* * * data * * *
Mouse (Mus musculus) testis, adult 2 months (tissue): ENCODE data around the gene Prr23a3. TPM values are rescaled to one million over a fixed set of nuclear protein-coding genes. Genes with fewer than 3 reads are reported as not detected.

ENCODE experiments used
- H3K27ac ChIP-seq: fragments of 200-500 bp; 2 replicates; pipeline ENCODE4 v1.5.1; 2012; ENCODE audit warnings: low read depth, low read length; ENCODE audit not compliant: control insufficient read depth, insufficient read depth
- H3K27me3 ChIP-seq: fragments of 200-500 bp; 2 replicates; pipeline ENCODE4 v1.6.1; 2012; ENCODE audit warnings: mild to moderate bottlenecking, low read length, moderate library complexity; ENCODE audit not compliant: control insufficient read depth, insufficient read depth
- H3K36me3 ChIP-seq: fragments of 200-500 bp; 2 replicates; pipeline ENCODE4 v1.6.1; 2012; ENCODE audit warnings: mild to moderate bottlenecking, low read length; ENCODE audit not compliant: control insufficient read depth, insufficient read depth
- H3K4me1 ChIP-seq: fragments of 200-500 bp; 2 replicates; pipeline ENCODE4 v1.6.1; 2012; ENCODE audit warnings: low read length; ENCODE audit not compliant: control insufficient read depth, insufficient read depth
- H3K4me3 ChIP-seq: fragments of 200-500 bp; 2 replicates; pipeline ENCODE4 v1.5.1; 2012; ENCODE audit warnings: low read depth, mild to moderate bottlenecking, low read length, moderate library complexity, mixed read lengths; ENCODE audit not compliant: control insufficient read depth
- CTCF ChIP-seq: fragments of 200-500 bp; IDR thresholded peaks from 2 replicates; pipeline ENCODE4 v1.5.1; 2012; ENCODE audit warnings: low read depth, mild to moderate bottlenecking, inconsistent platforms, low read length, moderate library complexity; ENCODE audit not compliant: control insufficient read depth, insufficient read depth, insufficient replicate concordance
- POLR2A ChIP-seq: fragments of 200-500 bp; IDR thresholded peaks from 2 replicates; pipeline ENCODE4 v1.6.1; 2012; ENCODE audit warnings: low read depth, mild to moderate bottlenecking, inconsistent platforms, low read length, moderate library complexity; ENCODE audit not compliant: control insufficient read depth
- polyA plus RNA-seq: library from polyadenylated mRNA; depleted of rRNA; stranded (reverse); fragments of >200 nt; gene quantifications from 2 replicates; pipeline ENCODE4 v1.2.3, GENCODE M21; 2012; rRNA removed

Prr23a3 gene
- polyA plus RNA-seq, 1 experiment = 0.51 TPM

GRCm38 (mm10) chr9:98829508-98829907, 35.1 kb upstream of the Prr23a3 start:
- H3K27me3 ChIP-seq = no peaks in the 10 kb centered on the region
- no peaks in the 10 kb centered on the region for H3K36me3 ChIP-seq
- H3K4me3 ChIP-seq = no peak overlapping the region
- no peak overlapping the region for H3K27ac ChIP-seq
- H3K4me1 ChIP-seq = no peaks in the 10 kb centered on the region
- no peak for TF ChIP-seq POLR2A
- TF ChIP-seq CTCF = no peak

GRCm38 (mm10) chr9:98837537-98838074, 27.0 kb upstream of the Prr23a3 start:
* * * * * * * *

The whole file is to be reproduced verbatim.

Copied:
Mouse (Mus musculus) testis, adult 2 months (tissue): ENCODE data around the gene Prr23a3. TPM values are rescaled to one million over a fixed set of nuclear protein-coding genes. Genes with fewer than 3 reads are reported as not detected.

ENCODE experiments used
- H3K27ac ChIP-seq: fragments of 200-500 bp; 2 replicates; pipeline ENCODE4 v1.5.1; 2012; ENCODE audit warnings: low read depth, low read length; ENCODE audit not compliant: control insufficient read depth, insufficient read depth
- H3K27me3 ChIP-seq: fragments of 200-500 bp; 2 replicates; pipeline ENCODE4 v1.6.1; 2012; ENCODE audit warnings: mild to moderate bottlenecking, low read length, moderate library complexity; ENCODE audit not compliant: control insufficient read depth, insufficient read depth
- H3K36me3 ChIP-seq: fragments of 200-500 bp; 2 replicates; pipeline ENCODE4 v1.6.1; 2012; ENCODE audit warnings: mild to moderate bottlenecking, low read length; ENCODE audit not compliant: control insufficient read depth, insufficient read depth
- H3K4me1 ChIP-seq: fragments of 200-500 bp; 2 replicates; pipeline ENCODE4 v1.6.1; 2012; ENCODE audit warnings: low read length; ENCODE audit not compliant: control insufficient read depth, insufficient read depth
- H3K4me3 ChIP-seq: fragments of 200-500 bp; 2 replicates; pipeline ENCODE4 v1.5.1; 2012; ENCODE audit warnings: low read depth, mild to moderate bottlenecking, low read length, moderate library complexity, mixed read lengths; ENCODE audit not compliant: control insufficient read depth
- CTCF ChIP-seq: fragments of 200-500 bp; IDR thresholded peaks from 2 replicates; pipeline ENCODE4 v1.5.1; 2012; ENCODE audit warnings: low read depth, mild to moderate bottlenecking, inconsistent platforms, low read length, moderate library complexity; ENCODE audit not compliant: control insufficient read depth, insufficient read depth, insufficient replicate concordance
- POLR2A ChIP-seq: fragments of 200-500 bp; IDR thresholded peaks from 2 replicates; pipeline ENCODE4 v1.6.1; 2012; ENCODE audit warnings: low read depth, mild to moderate bottlenecking, inconsistent platforms, low read length, moderate library complexity; ENCODE audit not compliant: control insufficient read depth
- polyA plus RNA-seq: library from polyadenylated mRNA; depleted of rRNA; stranded (reverse); fragments of >200 nt; gene quantifications from 2 replicates; pipeline ENCODE4 v1.2.3, GENCODE M21; 2012; rRNA removed

Prr23a3 gene
- polyA plus RNA-seq, 1 experiment = 0.51 TPM

GRCm38 (mm10) chr9:98829508-98829907, 35.1 kb upstream of the Prr23a3 start:
- H3K27me3 ChIP-seq = no peaks in the 10 kb centered on the region
- no peaks in the 10 kb centered on the region for H3K36me3 ChIP-seq
- H3K4me3 ChIP-seq = no peak overlapping the region
- no peak overlapping the region for H3K27ac ChIP-seq
- H3K4me1 ChIP-seq = no peaks in the 10 kb centered on the region
- no peak for TF ChIP-seq POLR2A
- TF ChIP-seq CTCF = no peak

GRCm38 (mm10) chr9:98837537-98838074, 27.0 kb upstream of the Prr23a3 start: